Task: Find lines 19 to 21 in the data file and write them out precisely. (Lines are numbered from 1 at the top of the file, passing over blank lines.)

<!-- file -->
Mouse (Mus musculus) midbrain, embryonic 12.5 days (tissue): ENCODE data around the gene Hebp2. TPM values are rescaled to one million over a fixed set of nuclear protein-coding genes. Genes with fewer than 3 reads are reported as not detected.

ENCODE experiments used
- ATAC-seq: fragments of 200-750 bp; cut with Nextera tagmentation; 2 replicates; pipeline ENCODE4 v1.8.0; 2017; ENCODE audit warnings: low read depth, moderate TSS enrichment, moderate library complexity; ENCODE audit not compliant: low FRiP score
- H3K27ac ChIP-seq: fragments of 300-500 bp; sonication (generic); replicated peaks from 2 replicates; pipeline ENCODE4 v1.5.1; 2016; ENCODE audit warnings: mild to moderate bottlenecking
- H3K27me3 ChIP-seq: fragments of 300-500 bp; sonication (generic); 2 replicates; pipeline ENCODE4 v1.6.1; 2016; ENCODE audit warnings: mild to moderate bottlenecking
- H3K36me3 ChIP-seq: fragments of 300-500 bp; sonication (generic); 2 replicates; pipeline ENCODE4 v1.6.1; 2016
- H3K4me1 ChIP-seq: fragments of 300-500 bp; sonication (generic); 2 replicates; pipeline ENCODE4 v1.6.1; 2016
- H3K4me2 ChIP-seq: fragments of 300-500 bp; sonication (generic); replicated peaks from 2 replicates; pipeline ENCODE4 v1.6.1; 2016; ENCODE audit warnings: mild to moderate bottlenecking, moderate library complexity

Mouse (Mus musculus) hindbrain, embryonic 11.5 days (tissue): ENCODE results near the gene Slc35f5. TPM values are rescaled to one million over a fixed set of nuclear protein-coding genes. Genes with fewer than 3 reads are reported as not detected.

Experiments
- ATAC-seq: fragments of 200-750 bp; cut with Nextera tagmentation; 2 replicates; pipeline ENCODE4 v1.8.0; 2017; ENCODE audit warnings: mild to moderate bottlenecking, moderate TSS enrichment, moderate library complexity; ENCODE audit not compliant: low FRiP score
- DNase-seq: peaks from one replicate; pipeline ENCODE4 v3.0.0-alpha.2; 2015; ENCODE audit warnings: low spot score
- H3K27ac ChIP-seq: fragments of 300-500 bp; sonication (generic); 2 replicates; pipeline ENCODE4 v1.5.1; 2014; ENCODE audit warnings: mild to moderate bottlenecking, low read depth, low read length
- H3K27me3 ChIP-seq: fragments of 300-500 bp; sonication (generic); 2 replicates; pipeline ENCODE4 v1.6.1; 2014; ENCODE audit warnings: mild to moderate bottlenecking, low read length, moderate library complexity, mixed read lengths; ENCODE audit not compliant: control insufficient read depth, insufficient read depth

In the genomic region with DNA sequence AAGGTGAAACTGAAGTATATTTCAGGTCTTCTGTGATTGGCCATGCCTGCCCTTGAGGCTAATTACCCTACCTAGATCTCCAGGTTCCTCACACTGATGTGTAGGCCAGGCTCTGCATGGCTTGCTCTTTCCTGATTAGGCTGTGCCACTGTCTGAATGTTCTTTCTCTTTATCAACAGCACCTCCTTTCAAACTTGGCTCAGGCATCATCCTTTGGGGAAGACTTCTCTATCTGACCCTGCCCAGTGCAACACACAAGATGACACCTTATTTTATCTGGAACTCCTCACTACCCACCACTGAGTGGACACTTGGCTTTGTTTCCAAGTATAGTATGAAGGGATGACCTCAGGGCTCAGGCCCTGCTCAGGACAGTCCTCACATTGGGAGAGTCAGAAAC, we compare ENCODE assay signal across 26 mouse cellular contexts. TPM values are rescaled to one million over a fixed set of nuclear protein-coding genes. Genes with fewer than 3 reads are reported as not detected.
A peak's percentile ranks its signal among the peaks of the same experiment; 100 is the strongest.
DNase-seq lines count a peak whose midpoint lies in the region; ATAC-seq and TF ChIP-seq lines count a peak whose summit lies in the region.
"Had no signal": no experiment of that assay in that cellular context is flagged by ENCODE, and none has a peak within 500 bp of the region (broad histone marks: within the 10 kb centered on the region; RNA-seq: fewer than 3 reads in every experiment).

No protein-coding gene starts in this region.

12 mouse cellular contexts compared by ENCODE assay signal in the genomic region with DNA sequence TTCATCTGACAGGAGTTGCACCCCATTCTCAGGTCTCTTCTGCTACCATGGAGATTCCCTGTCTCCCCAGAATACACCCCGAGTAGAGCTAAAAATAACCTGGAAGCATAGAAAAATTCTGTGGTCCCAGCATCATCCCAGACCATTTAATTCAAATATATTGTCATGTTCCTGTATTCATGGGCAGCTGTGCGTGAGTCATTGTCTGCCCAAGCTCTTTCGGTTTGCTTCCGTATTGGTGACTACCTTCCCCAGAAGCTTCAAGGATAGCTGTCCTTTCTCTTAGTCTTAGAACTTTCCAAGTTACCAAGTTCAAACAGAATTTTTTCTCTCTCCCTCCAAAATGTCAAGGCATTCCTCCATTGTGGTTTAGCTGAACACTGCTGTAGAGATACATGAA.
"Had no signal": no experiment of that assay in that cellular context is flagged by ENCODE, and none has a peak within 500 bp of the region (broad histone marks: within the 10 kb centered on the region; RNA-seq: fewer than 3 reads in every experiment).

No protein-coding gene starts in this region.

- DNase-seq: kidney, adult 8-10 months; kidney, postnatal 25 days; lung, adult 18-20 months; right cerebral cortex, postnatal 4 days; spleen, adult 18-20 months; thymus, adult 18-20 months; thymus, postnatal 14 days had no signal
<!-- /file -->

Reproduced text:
No protein-coding gene starts in this region.

12 mouse cellular contexts compared by ENCODE assay signal in the genomic region with DNA sequence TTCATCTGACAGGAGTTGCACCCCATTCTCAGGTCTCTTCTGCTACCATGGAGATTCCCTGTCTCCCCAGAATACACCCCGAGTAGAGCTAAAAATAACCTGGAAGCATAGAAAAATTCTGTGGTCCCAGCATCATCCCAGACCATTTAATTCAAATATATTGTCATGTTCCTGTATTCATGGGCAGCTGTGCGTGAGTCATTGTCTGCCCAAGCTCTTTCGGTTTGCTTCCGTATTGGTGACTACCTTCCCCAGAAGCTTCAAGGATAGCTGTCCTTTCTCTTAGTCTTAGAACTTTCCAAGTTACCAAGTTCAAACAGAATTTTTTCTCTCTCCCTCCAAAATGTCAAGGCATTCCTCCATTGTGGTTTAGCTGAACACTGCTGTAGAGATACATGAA.
"Had no signal": no experiment of that assay in that cellular context is flagged by ENCODE, and none has a peak within 500 bp of the region (broad histone marks: within the 10 kb centered on the region; RNA-seq: fewer than 3 reads in every experiment).